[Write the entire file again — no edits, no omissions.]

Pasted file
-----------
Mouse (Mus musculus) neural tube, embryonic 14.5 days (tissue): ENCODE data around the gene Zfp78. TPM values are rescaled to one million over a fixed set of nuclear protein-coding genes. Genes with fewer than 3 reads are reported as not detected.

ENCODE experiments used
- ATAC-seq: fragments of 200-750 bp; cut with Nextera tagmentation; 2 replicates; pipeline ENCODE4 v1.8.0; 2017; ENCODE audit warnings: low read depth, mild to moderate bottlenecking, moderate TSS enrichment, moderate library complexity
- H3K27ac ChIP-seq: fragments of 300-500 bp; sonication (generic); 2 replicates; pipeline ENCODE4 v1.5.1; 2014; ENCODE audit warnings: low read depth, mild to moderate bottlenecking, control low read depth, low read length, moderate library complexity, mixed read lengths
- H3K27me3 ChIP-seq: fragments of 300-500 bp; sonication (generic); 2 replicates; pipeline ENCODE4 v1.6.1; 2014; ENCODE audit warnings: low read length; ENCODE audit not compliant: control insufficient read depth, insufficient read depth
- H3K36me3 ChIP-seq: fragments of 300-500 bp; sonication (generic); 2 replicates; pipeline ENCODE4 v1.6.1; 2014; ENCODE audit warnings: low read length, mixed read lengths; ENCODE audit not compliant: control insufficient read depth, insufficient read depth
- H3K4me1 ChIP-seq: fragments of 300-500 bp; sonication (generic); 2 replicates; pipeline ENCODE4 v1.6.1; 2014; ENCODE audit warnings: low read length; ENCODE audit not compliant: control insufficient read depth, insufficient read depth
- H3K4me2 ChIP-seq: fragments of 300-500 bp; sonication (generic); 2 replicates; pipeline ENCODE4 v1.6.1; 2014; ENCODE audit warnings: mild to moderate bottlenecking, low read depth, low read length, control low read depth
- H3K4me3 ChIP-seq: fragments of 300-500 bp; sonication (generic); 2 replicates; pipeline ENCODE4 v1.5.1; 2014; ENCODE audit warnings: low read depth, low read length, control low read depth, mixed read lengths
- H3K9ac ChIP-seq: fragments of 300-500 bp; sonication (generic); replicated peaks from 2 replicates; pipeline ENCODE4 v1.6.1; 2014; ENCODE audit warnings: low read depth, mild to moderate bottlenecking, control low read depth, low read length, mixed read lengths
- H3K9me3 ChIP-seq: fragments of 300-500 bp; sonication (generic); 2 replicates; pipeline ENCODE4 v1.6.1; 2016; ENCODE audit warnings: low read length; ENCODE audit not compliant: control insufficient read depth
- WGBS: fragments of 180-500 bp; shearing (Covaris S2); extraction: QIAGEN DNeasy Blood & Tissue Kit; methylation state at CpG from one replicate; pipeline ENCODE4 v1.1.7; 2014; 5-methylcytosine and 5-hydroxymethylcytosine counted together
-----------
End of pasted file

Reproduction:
Mouse (Mus musculus) neural tube, embryonic 14.5 days (tissue): ENCODE data around the gene Zfp78. TPM values are rescaled to one million over a fixed set of nuclear protein-coding genes. Genes with fewer than 3 reads are reported as not detected.

ENCODE experiments used
- ATAC-seq: fragments of 200-750 bp; cut with Nextera tagmentation; 2 replicates; pipeline ENCODE4 v1.8.0; 2017; ENCODE audit warnings: low read depth, mild to moderate bottlenecking, moderate TSS enrichment, moderate library complexity
- H3K27ac ChIP-seq: fragments of 300-500 bp; sonication (generic); 2 replicates; pipeline ENCODE4 v1.5.1; 2014; ENCODE audit warnings: low read depth, mild to moderate bottlenecking, control low read depth, low read length, moderate library complexity, mixed read lengths
- H3K27me3 ChIP-seq: fragments of 300-500 bp; sonication (generic); 2 replicates; pipeline ENCODE4 v1.6.1; 2014; ENCODE audit warnings: low read length; ENCODE audit not compliant: control insufficient read depth, insufficient read depth
- H3K36me3 ChIP-seq: fragments of 300-500 bp; sonication (generic); 2 replicates; pipeline ENCODE4 v1.6.1; 2014; ENCODE audit warnings: low read length, mixed read lengths; ENCODE audit not compliant: control insufficient read depth, insufficient read depth
- H3K4me1 ChIP-seq: fragments of 300-500 bp; sonication (generic); 2 replicates; pipeline ENCODE4 v1.6.1; 2014; ENCODE audit warnings: low read length; ENCODE audit not compliant: control insufficient read depth, insufficient read depth
- H3K4me2 ChIP-seq: fragments of 300-500 bp; sonication (generic); 2 replicates; pipeline ENCODE4 v1.6.1; 2014; ENCODE audit warnings: mild to moderate bottlenecking, low read depth, low read length, control low read depth
- H3K4me3 ChIP-seq: fragments of 300-500 bp; sonication (generic); 2 replicates; pipeline ENCODE4 v1.5.1; 2014; ENCODE audit warnings: low read depth, low read length, control low read depth, mixed read lengths
- H3K9ac ChIP-seq: fragments of 300-500 bp; sonication (generic); replicated peaks from 2 replicates; pipeline ENCODE4 v1.6.1; 2014; ENCODE audit warnings: low read depth, mild to moderate bottlenecking, control low read depth, low read length, mixed read lengths
- H3K9me3 ChIP-seq: fragments of 300-500 bp; sonication (generic); 2 replicates; pipeline ENCODE4 v1.6.1; 2016; ENCODE audit warnings: low read length; ENCODE audit not compliant: control insufficient read depth
- WGBS: fragments of 180-500 bp; shearing (Covaris S2); extraction: QIAGEN DNeasy Blood & Tissue Kit; methylation state at CpG from one replicate; pipeline ENCODE4 v1.1.7; 2014; 5-methylcytosine and 5-hydroxymethylcytosine counted together